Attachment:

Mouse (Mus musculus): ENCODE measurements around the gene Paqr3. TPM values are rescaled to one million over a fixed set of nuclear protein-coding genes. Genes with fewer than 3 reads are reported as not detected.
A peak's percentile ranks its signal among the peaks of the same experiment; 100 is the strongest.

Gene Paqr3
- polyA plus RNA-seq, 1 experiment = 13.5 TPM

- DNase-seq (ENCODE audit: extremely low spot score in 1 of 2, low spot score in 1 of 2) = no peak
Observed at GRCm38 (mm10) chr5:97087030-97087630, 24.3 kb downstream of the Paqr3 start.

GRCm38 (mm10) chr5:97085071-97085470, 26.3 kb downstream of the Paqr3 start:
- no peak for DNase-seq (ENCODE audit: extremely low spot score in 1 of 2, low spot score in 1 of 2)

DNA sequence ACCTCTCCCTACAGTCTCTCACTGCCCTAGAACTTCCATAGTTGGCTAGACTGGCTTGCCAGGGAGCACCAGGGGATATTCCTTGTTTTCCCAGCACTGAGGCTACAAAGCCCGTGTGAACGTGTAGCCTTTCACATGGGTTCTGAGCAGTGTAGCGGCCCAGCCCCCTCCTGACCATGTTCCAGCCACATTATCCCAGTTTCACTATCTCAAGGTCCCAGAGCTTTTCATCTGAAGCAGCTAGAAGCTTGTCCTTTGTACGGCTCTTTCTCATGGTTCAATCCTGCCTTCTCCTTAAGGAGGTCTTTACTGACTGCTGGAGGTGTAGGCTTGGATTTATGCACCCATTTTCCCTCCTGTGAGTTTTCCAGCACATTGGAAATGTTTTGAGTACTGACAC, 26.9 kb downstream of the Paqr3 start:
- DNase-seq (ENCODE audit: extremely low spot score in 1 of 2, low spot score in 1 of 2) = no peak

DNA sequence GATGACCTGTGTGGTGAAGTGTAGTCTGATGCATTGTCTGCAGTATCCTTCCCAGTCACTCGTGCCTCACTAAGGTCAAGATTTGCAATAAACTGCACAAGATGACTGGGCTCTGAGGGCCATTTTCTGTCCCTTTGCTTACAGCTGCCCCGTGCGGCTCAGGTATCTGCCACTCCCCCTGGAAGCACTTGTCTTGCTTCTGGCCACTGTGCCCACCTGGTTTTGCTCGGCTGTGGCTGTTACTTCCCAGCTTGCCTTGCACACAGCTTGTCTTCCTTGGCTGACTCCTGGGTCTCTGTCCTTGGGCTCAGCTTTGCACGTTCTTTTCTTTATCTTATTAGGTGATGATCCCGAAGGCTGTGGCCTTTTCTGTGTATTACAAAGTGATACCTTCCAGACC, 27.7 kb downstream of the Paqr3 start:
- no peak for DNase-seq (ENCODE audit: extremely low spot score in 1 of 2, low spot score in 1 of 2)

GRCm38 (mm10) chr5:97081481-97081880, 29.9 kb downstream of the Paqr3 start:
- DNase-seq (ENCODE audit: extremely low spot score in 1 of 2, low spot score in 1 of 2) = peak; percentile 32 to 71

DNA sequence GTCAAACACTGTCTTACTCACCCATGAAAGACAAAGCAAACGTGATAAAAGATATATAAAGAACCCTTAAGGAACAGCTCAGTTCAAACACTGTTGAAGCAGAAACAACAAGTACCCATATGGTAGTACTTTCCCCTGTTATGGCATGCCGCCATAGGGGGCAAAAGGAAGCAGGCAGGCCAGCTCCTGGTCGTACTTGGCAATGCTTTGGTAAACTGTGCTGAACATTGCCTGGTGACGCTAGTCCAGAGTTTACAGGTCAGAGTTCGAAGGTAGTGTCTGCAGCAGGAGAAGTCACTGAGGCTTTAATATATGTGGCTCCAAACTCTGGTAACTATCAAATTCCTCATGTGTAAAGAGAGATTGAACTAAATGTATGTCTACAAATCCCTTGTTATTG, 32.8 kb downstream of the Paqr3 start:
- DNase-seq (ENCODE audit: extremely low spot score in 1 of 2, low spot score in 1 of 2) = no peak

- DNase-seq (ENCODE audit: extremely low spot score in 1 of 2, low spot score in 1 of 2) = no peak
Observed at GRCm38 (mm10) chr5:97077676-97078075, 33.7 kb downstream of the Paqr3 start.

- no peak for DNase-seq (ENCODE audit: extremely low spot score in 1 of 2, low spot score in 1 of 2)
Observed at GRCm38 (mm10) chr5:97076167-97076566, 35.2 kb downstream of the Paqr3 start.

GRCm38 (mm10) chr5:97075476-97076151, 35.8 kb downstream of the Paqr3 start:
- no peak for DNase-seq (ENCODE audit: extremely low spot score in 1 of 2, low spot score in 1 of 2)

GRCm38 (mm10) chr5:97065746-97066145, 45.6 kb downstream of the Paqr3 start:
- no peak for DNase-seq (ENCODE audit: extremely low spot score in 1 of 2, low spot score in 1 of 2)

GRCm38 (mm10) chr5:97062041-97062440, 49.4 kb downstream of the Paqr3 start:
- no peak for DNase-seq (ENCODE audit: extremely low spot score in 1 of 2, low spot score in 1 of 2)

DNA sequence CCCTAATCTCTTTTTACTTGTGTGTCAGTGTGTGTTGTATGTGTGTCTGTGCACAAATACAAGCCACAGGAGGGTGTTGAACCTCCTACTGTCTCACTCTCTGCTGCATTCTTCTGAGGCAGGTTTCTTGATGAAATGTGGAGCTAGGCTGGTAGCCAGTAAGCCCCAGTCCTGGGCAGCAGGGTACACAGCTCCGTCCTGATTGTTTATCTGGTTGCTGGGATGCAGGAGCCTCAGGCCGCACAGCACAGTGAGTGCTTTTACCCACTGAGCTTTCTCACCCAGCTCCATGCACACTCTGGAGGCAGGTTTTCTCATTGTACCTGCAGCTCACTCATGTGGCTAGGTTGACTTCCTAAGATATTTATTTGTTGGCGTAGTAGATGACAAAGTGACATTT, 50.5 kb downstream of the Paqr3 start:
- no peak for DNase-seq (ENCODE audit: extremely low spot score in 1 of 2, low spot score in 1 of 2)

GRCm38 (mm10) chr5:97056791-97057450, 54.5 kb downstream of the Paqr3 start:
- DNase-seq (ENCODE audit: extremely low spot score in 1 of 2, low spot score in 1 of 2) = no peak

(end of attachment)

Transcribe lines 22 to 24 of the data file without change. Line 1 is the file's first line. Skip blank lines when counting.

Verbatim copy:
- no peak for DNase-seq (ENCODE audit: extremely low spot score in 1 of 2, low spot score in 1 of 2)

GRCm38 (mm10) chr5:97065746-97066145, 45.6 kb downstream of the Paqr3 start:
- no peak for DNase-seq (ENCODE audit: extremely low spot score in 1 of 2, low spot score in 1 of 2)